"Excuse me, Cindy, but these people tell me their food isn’t hot,” Angelo said.


One to One by Jay Merill

Señor José Fuentes sits with a folded smile today. You cannot read his eyes.


Christmas at Norma’s Pizza by Manek R. Mistry

She knows her staff steals from the register. Not a lot—surprising, because stoners can’t always manage subtlety—but enough to be noticeable, even though she doesn’t actually balance the till.


A Day at the Races by A. Scanlan O'Hearn

When Jimmy said they’d spend a day at the races, Jaycee thought of the expression, It’s a dog’s life, and then, what the fuck is that about? Any dog she ever knew was layin’ in the dirt in a hole-strewn back yard on a short leash next to an empty bowl.


Long Hair by Uche Okonkwo

My parents cut my hair the day after I got my admission letter into Model Secondary School.


Mourning in Miami by Marlene Olin

Martha liked blue hydrangeas. These were white. Anyone who truly knew her would have known that she liked blue


Secret Valley Birds by Dave Petraglia

“The hill will break your neck, Claire Roux,” Mssr. Fabre would say.


January 8, 2010 by Vincent Poturica

On the one-year anniversary of Lasantha Wickrematunge’s murder, two weeks before Sri Lanka held its general election and Prageeth Eklinagoda, another journalist, went missing for good,....


Angle by Glen Pourciau

I’m looking at my phone in a comfy chair at the mall, more or less unaware of anything around me, when a man sits in the matching chair to my right and starts in on me with his story.


For Official Use Only by Charles Rafferty

Marcus saw the station wagon pull away from the shoulder of Route 25, leaving behind a pile of fresh flowers in the snow.


Immortal Longings by Charles Rammelkamp

“I see Fahrenheit 9/11 is showing at the Bijou along with Princess Diaries 2. When did Brent Mitchum open a second screening room, anyway? The Bijou was always a single-screen cinema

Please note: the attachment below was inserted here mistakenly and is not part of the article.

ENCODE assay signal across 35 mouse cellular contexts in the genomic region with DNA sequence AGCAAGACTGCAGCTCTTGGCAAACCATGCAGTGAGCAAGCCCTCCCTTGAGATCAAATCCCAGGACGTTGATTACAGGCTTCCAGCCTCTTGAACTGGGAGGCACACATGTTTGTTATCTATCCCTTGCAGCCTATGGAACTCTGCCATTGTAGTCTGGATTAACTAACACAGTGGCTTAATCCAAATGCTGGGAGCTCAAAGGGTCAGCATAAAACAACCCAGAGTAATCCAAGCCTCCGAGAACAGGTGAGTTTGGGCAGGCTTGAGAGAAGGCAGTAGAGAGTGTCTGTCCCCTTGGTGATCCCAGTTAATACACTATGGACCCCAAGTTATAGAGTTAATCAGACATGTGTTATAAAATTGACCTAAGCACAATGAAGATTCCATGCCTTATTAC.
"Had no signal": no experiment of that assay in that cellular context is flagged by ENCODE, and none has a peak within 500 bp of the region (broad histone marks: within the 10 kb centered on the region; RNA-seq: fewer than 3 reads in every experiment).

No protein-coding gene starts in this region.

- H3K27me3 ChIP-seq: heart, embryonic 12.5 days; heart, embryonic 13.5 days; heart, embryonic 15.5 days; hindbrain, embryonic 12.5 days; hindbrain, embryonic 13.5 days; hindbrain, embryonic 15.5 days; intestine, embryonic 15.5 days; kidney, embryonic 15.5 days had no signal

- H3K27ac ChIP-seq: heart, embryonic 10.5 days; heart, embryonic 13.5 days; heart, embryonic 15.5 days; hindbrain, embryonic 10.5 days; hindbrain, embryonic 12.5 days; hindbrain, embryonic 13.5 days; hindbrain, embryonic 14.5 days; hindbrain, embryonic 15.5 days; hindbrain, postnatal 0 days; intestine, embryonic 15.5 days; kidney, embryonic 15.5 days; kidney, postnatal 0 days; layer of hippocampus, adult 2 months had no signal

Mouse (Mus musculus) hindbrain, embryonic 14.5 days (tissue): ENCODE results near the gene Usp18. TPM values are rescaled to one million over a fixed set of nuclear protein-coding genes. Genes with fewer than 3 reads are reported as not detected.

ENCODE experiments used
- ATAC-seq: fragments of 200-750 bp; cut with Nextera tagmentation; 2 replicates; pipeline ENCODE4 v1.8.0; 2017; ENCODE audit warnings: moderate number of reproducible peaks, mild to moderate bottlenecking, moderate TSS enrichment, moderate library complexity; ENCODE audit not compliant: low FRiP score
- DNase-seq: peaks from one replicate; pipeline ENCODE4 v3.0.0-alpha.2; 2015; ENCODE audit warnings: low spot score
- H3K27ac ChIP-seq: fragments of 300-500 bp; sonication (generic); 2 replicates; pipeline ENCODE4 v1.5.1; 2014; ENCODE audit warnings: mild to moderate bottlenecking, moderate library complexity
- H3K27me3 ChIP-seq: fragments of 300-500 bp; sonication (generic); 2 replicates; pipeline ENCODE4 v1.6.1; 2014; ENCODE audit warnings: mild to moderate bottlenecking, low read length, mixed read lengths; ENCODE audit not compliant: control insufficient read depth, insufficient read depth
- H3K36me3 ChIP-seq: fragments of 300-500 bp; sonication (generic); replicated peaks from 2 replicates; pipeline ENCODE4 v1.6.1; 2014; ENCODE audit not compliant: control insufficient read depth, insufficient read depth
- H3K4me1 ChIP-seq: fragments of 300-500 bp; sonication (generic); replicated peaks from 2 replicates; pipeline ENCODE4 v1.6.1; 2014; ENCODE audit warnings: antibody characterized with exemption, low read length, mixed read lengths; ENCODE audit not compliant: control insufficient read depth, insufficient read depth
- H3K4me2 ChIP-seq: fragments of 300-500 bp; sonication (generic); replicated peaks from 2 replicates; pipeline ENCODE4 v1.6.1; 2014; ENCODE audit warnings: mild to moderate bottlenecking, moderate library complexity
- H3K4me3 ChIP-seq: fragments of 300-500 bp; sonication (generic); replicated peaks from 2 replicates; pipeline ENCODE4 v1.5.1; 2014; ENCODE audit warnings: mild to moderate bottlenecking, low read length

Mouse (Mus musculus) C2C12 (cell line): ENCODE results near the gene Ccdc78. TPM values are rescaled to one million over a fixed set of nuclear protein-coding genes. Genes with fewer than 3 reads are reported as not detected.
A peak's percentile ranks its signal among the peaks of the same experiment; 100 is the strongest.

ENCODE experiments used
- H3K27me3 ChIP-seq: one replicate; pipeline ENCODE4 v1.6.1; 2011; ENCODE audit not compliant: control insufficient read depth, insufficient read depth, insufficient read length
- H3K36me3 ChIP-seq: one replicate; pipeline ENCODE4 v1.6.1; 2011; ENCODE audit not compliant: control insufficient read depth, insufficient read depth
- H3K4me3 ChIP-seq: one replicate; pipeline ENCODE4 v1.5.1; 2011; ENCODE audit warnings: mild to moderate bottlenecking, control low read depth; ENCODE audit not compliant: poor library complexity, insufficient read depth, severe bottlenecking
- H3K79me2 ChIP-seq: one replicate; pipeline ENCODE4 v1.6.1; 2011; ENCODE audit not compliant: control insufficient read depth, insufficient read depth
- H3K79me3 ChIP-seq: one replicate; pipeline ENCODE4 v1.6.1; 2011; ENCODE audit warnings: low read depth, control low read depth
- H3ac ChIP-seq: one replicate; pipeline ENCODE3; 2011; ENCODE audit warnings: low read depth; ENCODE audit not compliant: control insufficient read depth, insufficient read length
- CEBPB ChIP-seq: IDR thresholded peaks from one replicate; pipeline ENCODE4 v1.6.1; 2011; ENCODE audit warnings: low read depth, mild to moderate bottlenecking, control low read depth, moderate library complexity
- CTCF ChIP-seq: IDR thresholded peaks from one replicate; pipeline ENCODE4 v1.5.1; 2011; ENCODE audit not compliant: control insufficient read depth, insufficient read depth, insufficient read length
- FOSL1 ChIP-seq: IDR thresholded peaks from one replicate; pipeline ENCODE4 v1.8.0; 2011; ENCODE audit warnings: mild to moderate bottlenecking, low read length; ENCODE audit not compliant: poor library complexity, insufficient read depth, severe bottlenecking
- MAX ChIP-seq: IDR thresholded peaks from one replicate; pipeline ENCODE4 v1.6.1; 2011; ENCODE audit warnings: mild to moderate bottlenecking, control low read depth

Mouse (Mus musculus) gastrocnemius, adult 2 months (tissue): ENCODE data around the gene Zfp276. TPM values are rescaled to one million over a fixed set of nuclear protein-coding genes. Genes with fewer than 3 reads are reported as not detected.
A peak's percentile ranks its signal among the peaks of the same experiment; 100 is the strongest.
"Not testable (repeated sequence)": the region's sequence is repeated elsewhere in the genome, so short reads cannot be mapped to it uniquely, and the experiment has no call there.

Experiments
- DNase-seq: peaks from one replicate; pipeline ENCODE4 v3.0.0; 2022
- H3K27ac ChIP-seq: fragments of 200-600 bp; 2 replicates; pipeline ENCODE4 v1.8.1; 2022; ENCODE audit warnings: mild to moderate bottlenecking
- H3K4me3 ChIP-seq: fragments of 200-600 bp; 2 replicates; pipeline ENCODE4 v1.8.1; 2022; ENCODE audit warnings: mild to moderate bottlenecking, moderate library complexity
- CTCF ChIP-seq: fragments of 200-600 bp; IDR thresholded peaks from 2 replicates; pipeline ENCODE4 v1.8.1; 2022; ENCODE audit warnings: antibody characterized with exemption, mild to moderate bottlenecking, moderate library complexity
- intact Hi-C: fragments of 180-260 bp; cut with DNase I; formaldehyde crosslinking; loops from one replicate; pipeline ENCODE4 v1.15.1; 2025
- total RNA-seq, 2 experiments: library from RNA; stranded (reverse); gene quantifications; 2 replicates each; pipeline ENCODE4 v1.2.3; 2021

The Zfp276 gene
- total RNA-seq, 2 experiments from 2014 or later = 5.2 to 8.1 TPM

The Green Parrot by Erik Raschke

Menno and Stacey had first run into Jacques and Coraleine at a fetish party.


Born Out of Love by Andrew Rhodes

My mom was forty-two years old when I was born, and my dad was forty-nine.  They were unequipped parents and did not sign me up for sports or activities, which assured my status as interloper from a very young age.


Best of Three by John Sawney

Bing Crosby comes on the jukebox and now them silly little gets round the pool table are carrying on again, pissed out of their heads, singing along about how they’re dreaming of a shite Christmas.


Leveling by Chad Schuster

It was gray and cloudy but hot as shit. We were sweating through our t-shirts as we rode our bikes alongside the gridlocked highway, a stretch overrun by stoplights and big-box stores and Korean barbecue joints.


An Odd Eleven Scenes by Joshua Trach

“I can’t help it, listen to me,” I tell her.


The Wrath of the Norsemen by Lee Upton

When I consulted Audrey about my decision we were in a restaurant that smelled vaguely of parmesan cheese and old carpeting—a partly sweet, almost burning smell.


Entanglement by Sally Wagner

Christine is cleaning the kitchen for her mother when she turns around, and in the low evening light sees her neighbor, Nick Brower, at the back screen door.


Painted Walls by Will Walton

She dipped the roller in the pan then smeared streaks of pink across the blue wall. Drops of paint ran down like tears.


The Climatologist by Micah White

On the stick two pink lines appear. The climatologist curses and throws the applicator in the trash before fishing it out and examining it again.